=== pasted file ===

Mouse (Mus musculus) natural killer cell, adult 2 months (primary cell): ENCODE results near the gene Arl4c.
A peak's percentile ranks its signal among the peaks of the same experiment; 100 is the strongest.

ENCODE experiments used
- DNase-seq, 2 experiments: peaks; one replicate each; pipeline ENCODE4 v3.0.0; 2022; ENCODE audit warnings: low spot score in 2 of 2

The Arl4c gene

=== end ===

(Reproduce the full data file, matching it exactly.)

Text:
Mouse (Mus musculus) natural killer cell, adult 2 months (primary cell): ENCODE results near the gene Arl4c.
A peak's percentile ranks its signal among the peaks of the same experiment; 100 is the strongest.

ENCODE experiments used
- DNase-seq, 2 experiments: peaks; one replicate each; pipeline ENCODE4 v3.0.0; 2022; ENCODE audit warnings: low spot score in 2 of 2

The Arl4c gene